Rob Allen, director of the International Centre for Prison Studies, Kings College, is one of the key champions of Justice Reinvestment in the UK. In 2007, Rob Allen and Vivien Stern of the International Centre for Prison Studies, Kings College, published research based on a two-year study exploring the relevance for the UK of an American approach pioneered by the George Soros Open Society Institute.
Analysing data from Gateshead in the North East of England, their report found that people who go to prison are predominantly drawn from the most deprived neighbourhoods. They argue that local authorities are best placed to coordinate the provision of housing, education, work and health care which are key to their rehabilitation.
Download their report: Justice Reinvestment - A New Approach to Crime and Justice (2007)
Justice Reinvestment: A New Approach to Crime and Justice?
In a later article of the same name, Allen criticises Lord Carter’s report ‘Securing the Future’ for not looking more widely and systematically at international evidence about the use and practice of imprisonment. He notes the large increases in prison populations in other developed countries since 1995 but the data he gives for seven countries includes only one — New Zealand — where the percentage rise is greater than in England and Wales. The rest of his report has nothing to say about countries such as France whose prison population grew by just one percent during the period, or Canada where it fell by 11 per cent…….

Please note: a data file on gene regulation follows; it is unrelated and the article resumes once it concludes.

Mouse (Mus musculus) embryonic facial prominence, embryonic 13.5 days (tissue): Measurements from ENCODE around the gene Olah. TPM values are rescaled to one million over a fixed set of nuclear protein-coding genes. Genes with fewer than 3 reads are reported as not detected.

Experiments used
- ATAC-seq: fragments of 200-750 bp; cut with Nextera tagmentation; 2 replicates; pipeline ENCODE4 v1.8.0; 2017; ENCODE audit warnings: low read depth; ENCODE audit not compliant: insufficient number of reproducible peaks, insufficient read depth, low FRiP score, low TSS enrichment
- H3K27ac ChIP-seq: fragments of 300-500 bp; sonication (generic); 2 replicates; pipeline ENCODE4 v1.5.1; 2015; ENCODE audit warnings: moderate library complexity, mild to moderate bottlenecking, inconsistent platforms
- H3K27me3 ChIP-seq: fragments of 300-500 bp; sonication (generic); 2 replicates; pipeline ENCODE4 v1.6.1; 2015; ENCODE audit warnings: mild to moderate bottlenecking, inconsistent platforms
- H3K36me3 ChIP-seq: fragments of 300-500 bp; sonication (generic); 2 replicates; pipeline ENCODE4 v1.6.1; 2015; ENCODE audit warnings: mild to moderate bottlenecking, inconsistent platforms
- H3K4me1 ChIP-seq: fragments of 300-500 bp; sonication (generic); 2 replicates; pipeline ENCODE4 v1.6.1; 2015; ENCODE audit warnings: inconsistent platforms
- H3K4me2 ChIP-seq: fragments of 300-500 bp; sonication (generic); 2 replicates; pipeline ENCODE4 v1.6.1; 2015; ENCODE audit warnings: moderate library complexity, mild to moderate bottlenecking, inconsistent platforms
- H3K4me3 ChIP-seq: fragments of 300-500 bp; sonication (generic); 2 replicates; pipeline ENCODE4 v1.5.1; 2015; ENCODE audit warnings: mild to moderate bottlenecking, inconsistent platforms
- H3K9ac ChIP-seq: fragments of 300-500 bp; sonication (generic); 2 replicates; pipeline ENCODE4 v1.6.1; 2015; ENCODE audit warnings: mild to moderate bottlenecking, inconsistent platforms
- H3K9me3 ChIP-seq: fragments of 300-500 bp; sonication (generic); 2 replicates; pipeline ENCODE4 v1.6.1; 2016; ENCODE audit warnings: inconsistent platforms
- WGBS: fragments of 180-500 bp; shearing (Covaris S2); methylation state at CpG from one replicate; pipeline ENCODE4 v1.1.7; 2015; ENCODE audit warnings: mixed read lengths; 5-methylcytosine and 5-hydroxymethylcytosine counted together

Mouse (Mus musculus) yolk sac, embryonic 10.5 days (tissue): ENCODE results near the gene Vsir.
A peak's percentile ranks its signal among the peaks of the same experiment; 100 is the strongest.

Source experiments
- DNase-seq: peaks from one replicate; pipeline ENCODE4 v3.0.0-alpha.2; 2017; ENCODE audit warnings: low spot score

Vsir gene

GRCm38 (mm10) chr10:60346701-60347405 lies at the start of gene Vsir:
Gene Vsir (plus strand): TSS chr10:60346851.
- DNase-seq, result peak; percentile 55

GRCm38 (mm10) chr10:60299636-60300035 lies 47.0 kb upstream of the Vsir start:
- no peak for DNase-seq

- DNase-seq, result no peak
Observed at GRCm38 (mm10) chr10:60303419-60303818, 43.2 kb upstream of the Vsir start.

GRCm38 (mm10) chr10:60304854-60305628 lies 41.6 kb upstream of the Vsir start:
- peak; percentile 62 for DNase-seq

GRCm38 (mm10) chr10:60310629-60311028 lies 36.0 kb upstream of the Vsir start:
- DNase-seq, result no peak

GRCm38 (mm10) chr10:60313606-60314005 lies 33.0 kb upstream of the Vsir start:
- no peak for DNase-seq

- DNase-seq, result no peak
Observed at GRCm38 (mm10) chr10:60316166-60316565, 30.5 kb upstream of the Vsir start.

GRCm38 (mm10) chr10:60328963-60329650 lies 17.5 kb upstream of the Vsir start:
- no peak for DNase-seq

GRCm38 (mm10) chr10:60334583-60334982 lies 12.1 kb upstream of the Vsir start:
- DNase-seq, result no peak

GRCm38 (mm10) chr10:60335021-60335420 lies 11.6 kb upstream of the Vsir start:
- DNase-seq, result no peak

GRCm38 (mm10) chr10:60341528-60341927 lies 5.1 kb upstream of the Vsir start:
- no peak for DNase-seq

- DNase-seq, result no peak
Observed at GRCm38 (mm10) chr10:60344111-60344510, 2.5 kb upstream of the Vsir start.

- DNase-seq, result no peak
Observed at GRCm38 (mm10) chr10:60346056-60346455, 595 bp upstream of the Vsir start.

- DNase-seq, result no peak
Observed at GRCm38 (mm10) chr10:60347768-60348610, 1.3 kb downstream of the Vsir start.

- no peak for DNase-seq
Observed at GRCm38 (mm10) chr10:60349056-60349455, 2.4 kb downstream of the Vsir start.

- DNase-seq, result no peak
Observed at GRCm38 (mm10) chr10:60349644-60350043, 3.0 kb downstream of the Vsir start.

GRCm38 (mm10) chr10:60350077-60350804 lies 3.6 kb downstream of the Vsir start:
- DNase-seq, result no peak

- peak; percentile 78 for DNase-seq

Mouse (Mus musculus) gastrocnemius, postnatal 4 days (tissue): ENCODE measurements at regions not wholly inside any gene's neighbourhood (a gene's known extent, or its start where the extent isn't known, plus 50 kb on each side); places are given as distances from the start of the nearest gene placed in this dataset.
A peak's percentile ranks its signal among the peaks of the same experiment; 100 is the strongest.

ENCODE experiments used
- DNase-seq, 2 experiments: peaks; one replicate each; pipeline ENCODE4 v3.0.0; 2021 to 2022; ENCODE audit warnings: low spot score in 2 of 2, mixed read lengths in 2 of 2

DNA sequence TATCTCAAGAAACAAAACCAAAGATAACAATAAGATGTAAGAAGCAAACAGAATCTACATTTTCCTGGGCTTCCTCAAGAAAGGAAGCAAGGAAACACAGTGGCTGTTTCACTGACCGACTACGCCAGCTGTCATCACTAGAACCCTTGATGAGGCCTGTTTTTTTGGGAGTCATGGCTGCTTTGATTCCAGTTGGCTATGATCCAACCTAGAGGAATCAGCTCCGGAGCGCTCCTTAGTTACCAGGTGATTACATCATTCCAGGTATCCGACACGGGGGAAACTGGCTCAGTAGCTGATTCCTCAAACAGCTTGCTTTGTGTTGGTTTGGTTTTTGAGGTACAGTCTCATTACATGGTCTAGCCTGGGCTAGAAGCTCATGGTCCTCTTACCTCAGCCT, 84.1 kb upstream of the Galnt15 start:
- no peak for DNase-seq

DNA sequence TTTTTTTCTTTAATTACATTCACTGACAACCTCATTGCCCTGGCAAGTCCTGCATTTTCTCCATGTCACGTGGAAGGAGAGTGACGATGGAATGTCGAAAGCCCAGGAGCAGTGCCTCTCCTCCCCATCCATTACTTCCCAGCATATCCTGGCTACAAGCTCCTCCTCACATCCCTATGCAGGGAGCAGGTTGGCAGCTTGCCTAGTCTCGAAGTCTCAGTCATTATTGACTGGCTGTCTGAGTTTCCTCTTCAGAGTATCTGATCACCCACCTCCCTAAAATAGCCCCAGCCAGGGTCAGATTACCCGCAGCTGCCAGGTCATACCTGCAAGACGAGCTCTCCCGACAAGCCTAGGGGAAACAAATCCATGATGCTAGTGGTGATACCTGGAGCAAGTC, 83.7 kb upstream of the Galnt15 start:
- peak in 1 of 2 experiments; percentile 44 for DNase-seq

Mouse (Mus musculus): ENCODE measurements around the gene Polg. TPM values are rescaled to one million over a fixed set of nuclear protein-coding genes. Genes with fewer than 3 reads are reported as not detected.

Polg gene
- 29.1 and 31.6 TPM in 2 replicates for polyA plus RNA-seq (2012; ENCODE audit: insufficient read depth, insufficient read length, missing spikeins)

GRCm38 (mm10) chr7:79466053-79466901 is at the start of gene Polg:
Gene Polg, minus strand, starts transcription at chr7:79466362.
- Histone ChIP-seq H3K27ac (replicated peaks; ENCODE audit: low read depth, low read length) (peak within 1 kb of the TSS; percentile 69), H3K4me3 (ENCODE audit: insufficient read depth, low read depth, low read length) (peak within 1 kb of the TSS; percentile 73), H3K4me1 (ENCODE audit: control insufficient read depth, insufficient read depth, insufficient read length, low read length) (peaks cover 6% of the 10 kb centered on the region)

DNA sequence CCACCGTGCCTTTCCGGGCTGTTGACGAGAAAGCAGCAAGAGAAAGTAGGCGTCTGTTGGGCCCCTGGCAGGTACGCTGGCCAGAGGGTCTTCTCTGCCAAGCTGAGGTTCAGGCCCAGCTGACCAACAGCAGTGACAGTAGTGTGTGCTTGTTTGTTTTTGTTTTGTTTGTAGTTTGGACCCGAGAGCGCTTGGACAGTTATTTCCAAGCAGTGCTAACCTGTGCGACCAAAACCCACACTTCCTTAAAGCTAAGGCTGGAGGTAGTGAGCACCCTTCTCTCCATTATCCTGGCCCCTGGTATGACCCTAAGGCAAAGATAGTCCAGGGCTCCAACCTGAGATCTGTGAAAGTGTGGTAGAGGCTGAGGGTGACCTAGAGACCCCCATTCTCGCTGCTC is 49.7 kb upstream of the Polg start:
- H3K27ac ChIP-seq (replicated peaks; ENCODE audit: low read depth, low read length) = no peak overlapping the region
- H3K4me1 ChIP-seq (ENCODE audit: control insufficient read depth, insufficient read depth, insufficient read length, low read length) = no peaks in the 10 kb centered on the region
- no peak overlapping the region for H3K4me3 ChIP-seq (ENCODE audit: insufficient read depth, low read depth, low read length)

. “Justice Reinvestment: A New Approach to Crime and Justice?”
R. Allen (2008)
Cutting Crime – the Case for Justice Reinvestment
Over the next two years, the justice reinvestment concept gained traction in the UK, culminating in an inquiry by the House of Commons Justice Committee. At the beginning of the report, entitled “Cutting Crime – the Case for Justice Reinvestment” the Department explains why such an inquiry was necessary:
First, the criminal justice system is a complex network of agencies with substantial public funding operating under increasing pressure but the different parts of the system do not seem to be pursuing the same goals or making cogent contributions to an agreed overarching purpose.
Secondly, the Government’s main answer to the current overcrowding of prisons and the predicted rise in the prison population—already at a record high—is to provide more prison places rather than to seek to address the root causes of this seemingly incessant growth. These causes include: a toxic cocktail of sensationalised or inaccurate reporting of difficult cases by the media; relatively punitive overall public opinion (compared to much of the EU); a self-defeating over-politicisation of criminal justice policy since the late 1980s and the responsiveness to all these factors of the sentencing framework and sentencers.
Thirdly, it is clear that authorities and agencies outside the criminal justice system—with relevant objectives, remits and funding—could take more effective action to reduce both the number of people entering the criminal justice system in the first place and the likelihood of re-entry after serving a sentence. So questions arise as to whether the existing allocation of attention, energy and funding is the right one.
“Justice reinvestment” approaches offer potential solutions to these challeges. By targetting resources geographically, they aim to address the roots causes of crime - keeping more people out of the criminal justice system and prison in particular.
Cutting Crime – the Case for Justice Reinvestment (2010)
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Read about Justice Reinvestment in Scotland